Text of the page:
Review of Quantitative Finance and Accounting, 24: 277–293, 2005
2005 Springer Science + Business Media, Inc. Manufactured in The Netherlands.
Line-of-Business Disclosures and Spin-Off
CLARK M. WHEATLEY
RB242B-School of Accounting, Florida International University, Miami, FL 33199, Tel.: 305-348-4209
ROBERT M. BROWN
Virginia Polytechnic Institute and State University
GEORGE A. JOHNSON
Winston-Salem State University
Abstract. We investigated disclosure decisions by identifying a circumstance, the spin-off of a segment, where
the beneﬁts of disclosure should outweigh the costs. We compared the valuation revisions associated with spin-off
announcements of ﬁrms with previous line of business disclosures to valuation revisions of ﬁrms making spin-off
announcements without these disclosures. We found signiﬁcant stock price increases associated with the spin-
off announcement regardless of prior segment disclosure history. We also found, however, that the stock price
increases were temporary for ﬁrms without prior segment disclosures, while the valuation revisions for ﬁrms with
previous line-of-business disclosure information persisted.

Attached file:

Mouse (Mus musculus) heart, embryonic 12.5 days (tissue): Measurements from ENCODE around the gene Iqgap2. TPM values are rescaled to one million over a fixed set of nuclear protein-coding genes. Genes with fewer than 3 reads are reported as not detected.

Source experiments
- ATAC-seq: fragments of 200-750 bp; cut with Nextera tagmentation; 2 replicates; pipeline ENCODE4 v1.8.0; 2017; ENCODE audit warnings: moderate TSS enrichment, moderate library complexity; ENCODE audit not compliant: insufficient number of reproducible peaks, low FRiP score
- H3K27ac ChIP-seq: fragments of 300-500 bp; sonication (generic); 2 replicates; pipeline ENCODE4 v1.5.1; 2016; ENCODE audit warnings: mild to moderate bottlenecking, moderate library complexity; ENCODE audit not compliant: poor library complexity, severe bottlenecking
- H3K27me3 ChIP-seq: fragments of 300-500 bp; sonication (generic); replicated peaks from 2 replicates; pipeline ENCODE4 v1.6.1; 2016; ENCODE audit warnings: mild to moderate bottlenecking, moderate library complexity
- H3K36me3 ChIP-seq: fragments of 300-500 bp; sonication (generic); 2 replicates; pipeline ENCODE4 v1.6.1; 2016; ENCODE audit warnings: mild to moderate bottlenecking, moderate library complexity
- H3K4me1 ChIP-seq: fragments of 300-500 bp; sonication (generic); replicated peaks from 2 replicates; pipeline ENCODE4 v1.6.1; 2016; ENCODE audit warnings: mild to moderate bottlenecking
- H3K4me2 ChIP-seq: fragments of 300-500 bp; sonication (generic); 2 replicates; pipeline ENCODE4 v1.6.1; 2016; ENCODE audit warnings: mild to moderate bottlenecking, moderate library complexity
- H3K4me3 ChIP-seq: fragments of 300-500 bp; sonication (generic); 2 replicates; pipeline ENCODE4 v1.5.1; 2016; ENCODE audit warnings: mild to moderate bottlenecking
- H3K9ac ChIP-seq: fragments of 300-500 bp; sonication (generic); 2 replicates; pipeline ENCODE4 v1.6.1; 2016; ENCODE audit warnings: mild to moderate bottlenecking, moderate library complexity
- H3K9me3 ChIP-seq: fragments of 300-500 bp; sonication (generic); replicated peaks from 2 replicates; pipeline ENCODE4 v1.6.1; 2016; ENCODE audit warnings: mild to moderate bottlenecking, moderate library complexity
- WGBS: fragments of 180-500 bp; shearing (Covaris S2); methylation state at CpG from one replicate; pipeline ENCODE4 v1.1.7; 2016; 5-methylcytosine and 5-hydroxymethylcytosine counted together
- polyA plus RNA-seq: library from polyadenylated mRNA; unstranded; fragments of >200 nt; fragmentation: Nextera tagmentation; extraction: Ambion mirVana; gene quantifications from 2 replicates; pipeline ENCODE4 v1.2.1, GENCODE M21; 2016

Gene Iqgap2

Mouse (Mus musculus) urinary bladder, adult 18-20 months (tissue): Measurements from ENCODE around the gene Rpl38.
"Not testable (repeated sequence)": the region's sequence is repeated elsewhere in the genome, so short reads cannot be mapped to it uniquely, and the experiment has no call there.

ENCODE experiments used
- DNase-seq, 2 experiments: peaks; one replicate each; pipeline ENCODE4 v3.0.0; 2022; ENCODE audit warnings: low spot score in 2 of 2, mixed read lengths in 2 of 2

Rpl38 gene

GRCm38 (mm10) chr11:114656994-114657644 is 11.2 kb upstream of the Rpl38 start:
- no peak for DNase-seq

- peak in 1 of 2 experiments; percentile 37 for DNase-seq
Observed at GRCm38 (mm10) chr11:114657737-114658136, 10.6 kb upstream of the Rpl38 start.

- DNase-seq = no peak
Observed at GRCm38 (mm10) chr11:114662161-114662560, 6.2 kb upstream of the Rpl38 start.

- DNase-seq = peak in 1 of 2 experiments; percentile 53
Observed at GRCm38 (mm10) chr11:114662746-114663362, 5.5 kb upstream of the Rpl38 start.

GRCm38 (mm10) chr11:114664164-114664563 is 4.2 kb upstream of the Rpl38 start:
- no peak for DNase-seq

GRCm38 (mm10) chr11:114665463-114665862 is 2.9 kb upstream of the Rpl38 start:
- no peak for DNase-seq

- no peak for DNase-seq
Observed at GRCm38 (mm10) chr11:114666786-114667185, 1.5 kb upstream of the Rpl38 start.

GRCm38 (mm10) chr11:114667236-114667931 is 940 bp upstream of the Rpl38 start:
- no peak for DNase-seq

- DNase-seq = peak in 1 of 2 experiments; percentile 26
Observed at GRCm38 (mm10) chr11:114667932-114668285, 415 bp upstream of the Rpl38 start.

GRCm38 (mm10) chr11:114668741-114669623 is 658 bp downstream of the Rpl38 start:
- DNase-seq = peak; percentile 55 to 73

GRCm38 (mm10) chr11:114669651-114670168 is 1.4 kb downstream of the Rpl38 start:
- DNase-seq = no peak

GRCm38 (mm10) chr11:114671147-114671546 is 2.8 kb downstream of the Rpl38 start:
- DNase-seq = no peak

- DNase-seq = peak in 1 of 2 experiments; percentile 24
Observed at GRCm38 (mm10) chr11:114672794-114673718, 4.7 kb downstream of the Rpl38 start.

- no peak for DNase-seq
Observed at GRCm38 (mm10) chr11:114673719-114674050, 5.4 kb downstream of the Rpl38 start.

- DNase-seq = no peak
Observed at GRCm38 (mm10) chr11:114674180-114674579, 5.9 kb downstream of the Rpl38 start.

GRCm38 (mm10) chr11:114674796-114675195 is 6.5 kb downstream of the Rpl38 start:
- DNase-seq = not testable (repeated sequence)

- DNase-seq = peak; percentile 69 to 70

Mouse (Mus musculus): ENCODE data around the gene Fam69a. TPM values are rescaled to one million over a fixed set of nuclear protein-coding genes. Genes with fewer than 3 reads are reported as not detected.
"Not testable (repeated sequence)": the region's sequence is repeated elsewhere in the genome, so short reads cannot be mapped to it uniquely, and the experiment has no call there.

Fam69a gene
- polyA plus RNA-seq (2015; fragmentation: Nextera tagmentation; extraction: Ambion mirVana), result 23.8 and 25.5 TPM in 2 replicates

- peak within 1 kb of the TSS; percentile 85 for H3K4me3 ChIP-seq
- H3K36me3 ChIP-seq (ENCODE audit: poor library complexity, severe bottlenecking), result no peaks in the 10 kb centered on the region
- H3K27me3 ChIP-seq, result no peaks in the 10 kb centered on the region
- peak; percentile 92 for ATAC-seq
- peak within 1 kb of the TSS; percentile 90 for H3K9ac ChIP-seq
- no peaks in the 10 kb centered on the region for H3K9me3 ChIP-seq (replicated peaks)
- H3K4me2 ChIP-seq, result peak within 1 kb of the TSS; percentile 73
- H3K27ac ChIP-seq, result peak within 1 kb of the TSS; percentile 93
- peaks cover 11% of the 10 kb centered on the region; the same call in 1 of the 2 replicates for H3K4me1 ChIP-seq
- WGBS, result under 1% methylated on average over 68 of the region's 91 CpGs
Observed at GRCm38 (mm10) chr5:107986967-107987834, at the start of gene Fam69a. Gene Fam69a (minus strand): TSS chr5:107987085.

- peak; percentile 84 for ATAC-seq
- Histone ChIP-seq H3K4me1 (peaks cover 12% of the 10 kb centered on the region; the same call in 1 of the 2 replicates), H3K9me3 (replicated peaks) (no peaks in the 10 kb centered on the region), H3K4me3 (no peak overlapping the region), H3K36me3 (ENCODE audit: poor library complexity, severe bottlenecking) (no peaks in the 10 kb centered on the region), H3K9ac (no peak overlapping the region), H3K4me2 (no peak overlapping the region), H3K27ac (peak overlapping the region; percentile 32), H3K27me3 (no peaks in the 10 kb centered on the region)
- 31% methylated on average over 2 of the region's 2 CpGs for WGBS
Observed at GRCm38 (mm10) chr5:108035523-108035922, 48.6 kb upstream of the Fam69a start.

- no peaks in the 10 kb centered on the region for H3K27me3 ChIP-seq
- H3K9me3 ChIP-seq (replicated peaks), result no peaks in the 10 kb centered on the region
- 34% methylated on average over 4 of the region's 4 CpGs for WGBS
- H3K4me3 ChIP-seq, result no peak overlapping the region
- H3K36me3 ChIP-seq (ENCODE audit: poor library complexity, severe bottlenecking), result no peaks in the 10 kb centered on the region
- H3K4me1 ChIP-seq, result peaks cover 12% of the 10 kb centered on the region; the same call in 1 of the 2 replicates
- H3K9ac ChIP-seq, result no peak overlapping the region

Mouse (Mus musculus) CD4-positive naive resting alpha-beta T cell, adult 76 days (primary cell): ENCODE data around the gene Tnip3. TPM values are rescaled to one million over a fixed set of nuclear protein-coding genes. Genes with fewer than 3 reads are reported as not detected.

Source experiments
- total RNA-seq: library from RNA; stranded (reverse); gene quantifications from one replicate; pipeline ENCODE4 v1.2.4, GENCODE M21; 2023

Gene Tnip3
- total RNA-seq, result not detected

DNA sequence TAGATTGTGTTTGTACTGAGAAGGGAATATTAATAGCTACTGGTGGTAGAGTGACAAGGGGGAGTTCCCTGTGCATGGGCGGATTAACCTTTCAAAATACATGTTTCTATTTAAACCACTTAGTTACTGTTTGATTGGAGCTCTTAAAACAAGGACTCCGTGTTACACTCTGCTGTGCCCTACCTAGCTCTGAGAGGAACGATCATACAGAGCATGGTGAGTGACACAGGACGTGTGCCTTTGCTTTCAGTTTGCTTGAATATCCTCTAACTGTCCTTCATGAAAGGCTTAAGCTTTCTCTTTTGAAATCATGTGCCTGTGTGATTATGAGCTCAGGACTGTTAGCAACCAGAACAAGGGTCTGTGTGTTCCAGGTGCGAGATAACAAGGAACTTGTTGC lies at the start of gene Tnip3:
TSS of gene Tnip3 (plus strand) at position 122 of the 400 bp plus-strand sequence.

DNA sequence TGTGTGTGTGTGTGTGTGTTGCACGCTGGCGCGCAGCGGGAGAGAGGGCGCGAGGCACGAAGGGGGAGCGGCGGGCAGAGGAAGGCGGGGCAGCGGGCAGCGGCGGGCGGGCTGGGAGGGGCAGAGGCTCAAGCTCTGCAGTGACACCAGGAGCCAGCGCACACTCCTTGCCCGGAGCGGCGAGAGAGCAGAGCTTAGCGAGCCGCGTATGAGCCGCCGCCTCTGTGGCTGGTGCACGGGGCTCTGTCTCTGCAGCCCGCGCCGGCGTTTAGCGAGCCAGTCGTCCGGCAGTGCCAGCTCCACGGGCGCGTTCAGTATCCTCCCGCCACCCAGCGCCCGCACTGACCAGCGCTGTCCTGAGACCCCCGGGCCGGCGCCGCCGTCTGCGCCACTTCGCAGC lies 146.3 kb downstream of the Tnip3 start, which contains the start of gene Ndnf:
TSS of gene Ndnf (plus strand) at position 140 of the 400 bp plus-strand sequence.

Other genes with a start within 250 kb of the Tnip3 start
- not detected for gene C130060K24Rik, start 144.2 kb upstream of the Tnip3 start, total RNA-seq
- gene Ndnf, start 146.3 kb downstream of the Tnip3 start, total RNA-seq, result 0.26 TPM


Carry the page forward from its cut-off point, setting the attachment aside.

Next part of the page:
Keywords: disclosure, divestiture, spin-off, segment, valuation, returns
Do managers act in the best interests of investors when they choose not to disclose segment
data? Especially in light of favorable price effects from making such disclosures (Ronen and
Livnat, 1981)? Theoretical models generally indicate that greater levels of disclosure yield
higher ﬁrm valuations. Managers, however, must balance the beneﬁts of disclosure against
the possibility of competitive impairment and/or against their own personal interests. We
investigated this disclosure dilemma by identifying a circumstance, the spin-off of a business
segment, where the beneﬁts of disclosure should outweigh the costs, and we compared the
valuation revisions associated with such spin-offs for ﬁrms with and without prior line-of-
business disclosures. We found that in the absence of segment data, the announcement of a
corporate spin-off sends a negative signal to investors, and that shareholder wealth declines
as a result.
Theoretical models and empirical evidence generally indicate that greater levels of disclo-
sure result in a lower cost of capital and thus higher ﬁrm valuations (Jensen and Meckling,
Data Availability: The data employed in this study are available from the sources identiﬁed in the text.